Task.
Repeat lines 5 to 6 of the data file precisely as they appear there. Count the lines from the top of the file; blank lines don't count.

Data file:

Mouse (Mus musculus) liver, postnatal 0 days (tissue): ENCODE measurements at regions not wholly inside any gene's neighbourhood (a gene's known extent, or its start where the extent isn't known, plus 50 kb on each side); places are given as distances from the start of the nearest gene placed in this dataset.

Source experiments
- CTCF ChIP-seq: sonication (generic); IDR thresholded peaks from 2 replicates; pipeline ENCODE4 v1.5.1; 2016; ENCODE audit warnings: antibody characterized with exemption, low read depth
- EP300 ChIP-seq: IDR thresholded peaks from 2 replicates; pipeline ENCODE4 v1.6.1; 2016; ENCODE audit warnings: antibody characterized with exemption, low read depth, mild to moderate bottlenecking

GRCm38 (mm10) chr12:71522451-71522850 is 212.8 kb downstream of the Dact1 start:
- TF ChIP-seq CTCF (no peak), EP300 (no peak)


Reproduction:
GRCm38 (mm10) chr12:71522451-71522850 is 212.8 kb downstream of the Dact1 start:
- TF ChIP-seq CTCF (no peak), EP300 (no peak)